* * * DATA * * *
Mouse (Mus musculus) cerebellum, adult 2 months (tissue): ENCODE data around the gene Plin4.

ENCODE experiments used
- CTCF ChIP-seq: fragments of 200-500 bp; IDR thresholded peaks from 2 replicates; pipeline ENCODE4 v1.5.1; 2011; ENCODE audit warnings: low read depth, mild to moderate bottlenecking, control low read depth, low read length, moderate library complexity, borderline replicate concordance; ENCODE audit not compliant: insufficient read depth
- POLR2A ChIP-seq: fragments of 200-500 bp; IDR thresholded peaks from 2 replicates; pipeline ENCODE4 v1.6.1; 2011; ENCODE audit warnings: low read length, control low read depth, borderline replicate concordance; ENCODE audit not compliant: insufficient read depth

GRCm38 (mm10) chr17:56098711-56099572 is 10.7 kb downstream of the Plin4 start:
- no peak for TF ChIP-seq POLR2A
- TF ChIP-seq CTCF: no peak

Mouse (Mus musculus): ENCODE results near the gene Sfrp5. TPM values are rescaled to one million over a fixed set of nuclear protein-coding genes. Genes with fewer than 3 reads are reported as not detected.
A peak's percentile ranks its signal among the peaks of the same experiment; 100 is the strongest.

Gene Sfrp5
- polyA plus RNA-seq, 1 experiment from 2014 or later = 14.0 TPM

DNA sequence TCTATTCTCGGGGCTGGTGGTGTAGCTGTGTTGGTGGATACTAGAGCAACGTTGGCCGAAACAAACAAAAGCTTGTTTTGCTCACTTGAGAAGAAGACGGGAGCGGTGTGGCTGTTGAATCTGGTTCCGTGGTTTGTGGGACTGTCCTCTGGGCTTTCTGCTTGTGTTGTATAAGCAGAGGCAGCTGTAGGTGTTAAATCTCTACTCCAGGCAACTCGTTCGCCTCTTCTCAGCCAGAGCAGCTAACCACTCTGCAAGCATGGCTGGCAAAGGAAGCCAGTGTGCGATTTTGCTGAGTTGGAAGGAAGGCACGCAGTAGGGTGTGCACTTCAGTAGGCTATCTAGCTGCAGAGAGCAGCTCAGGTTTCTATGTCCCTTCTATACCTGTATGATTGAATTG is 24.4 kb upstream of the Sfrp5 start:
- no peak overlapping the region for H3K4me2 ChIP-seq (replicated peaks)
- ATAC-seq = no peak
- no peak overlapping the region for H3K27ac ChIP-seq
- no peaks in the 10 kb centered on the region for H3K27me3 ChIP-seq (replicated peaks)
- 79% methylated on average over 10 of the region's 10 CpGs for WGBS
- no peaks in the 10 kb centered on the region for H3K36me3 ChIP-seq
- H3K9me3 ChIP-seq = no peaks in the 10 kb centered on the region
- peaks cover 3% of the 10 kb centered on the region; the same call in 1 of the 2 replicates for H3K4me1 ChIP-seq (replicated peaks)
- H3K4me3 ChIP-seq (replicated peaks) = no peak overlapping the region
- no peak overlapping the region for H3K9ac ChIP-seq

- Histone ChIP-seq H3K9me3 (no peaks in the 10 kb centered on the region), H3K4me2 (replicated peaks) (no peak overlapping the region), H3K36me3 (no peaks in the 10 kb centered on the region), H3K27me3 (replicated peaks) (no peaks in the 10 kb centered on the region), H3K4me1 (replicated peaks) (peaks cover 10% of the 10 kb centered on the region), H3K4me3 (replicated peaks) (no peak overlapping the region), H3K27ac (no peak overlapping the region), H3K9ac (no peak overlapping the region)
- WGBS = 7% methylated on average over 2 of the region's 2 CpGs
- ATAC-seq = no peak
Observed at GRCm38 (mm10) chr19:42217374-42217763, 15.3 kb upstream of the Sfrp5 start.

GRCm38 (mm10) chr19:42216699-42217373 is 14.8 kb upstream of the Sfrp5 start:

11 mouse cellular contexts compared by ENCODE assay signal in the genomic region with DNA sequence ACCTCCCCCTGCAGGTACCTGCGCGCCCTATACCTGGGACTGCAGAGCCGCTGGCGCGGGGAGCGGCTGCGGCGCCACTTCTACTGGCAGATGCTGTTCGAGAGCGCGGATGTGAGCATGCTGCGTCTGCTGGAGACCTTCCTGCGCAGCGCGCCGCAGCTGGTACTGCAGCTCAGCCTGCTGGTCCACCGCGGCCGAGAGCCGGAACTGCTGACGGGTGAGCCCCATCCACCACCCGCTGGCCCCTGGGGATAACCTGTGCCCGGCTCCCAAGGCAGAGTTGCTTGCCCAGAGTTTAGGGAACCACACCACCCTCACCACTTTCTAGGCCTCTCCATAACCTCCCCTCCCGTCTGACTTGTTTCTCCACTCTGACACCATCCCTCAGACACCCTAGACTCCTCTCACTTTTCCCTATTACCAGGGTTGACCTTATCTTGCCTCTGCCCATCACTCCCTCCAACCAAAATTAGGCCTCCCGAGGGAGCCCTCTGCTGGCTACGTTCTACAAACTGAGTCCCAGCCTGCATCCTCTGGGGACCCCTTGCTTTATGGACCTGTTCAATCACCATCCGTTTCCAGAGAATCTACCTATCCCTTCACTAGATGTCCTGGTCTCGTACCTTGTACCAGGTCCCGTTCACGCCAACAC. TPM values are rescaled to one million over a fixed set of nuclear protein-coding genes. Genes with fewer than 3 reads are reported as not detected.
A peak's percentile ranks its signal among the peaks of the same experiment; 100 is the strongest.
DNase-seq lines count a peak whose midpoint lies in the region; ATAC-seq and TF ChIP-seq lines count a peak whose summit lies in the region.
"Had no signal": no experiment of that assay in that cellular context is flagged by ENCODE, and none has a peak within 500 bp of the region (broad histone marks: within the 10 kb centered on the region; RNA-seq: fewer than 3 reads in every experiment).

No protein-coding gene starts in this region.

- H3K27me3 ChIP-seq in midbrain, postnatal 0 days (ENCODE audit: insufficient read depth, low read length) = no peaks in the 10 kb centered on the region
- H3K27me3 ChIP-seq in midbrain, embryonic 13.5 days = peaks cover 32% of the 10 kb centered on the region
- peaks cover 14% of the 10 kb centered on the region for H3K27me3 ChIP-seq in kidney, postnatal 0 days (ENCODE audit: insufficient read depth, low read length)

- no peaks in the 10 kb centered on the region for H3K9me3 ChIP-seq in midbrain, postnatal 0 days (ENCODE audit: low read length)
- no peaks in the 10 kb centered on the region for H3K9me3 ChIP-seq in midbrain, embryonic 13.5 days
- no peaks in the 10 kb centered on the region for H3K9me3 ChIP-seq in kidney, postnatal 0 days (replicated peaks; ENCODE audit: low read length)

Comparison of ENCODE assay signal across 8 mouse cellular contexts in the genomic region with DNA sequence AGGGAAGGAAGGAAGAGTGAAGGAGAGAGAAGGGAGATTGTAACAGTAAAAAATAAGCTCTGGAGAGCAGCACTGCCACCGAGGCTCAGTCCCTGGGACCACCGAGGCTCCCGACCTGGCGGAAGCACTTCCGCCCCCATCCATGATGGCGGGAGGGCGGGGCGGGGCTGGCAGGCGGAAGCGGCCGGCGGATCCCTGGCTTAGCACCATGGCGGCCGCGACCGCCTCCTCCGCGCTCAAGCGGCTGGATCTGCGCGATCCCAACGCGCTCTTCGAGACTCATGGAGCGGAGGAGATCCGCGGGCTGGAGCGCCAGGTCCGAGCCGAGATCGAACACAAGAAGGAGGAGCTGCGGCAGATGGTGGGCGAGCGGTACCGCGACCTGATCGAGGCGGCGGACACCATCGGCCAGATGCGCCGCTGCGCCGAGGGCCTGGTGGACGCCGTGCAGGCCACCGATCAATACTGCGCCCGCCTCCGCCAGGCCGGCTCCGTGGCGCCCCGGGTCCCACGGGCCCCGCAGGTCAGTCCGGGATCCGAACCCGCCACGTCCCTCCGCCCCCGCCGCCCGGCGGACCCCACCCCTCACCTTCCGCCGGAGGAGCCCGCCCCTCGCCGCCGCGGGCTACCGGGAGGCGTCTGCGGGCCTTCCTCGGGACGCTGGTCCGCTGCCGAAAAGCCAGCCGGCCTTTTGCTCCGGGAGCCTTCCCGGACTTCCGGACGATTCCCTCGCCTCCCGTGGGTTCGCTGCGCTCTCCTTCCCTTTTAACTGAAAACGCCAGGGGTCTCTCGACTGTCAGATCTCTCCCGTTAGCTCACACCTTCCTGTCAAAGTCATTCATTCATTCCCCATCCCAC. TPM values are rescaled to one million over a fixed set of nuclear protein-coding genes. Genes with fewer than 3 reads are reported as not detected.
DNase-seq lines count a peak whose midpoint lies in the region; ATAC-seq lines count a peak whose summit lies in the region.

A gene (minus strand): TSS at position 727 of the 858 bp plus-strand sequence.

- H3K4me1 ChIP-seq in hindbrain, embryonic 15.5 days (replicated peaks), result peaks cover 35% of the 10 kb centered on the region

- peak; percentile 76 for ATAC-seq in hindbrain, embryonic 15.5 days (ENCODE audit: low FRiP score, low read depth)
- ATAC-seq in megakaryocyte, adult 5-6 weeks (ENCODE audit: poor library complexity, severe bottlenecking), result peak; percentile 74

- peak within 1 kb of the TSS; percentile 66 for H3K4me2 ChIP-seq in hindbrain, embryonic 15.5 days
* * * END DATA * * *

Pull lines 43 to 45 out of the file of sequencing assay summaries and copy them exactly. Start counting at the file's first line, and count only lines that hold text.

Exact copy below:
- peak; percentile 76 for ATAC-seq in hindbrain, embryonic 15.5 days (ENCODE audit: low FRiP score, low read depth)
- ATAC-seq in megakaryocyte, adult 5-6 weeks (ENCODE audit: poor library complexity, severe bottlenecking), result peak; percentile 74

- peak within 1 kb of the TSS; percentile 66 for H3K4me2 ChIP-seq in hindbrain, embryonic 15.5 days